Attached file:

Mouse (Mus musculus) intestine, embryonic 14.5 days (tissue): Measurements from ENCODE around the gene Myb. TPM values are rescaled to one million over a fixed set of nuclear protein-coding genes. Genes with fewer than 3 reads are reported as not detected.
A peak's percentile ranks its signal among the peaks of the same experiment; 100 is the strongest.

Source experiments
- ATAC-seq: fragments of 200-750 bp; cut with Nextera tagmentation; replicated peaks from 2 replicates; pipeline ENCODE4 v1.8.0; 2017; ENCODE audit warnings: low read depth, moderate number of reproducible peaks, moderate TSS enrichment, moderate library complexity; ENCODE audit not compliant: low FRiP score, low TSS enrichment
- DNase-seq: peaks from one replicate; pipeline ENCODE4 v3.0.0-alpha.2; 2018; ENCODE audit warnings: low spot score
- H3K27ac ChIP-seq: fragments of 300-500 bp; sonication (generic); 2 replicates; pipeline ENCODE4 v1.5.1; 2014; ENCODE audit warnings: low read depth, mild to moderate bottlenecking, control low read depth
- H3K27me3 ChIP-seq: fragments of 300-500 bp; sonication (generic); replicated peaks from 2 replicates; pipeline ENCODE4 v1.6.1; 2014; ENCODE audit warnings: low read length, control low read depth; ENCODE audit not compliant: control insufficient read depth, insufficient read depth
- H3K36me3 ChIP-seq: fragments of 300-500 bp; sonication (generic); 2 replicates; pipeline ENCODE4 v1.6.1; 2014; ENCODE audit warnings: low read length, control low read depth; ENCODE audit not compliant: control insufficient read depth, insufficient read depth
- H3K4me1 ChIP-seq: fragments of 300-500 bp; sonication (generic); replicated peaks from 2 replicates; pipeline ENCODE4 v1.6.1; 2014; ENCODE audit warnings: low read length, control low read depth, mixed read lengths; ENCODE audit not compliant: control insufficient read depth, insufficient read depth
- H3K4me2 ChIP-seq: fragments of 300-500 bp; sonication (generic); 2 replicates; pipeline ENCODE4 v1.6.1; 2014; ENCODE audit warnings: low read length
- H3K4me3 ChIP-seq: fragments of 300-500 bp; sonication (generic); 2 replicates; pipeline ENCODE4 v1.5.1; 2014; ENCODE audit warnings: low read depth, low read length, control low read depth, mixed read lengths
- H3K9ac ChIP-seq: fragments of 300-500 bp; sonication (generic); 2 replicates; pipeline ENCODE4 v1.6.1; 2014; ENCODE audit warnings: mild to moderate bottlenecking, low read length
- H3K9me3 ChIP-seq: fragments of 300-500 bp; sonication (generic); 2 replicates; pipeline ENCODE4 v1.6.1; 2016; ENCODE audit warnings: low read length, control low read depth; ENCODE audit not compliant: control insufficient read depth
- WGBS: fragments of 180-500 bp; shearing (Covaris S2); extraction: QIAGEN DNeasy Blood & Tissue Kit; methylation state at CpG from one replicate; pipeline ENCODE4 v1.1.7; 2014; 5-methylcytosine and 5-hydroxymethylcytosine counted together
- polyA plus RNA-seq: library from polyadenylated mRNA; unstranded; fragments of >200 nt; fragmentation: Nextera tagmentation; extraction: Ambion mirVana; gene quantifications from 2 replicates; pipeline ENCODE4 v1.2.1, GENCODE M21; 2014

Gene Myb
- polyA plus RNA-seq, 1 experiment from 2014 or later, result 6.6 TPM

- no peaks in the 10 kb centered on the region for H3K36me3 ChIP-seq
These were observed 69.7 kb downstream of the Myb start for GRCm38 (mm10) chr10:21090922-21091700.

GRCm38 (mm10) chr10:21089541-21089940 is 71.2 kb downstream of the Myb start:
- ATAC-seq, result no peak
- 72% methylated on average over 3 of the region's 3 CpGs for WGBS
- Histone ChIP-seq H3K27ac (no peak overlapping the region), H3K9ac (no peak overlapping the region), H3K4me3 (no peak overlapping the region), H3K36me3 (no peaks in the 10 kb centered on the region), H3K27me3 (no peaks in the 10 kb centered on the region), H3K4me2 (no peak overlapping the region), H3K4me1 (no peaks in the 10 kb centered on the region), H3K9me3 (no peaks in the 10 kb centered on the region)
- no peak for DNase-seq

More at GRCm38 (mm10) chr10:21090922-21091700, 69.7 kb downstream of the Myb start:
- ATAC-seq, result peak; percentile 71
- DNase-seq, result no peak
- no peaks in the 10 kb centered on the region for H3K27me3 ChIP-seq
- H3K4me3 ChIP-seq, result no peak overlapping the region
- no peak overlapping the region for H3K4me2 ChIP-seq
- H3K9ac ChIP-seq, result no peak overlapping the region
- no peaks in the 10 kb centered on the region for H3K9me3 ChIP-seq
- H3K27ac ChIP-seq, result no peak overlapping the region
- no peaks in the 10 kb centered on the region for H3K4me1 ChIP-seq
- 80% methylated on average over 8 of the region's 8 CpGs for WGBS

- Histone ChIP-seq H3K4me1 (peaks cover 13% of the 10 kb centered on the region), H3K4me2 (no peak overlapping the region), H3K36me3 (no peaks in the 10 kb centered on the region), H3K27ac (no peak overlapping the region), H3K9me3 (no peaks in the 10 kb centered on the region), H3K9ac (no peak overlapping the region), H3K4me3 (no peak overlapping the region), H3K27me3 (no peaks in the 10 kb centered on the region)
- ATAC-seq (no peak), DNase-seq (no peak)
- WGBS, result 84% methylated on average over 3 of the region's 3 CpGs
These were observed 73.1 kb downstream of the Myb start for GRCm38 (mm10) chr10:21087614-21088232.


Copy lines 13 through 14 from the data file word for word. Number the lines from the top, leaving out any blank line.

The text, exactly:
- H3K9me3 ChIP-seq: fragments of 300-500 bp; sonication (generic); 2 replicates; pipeline ENCODE4 v1.6.1; 2016; ENCODE audit warnings: low read length, control low read depth; ENCODE audit not compliant: control insufficient read depth
- WGBS: fragments of 180-500 bp; shearing (Covaris S2); extraction: QIAGEN DNeasy Blood & Tissue Kit; methylation state at CpG from one replicate; pipeline ENCODE4 v1.1.7; 2014; 5-methylcytosine and 5-hydroxymethylcytosine counted together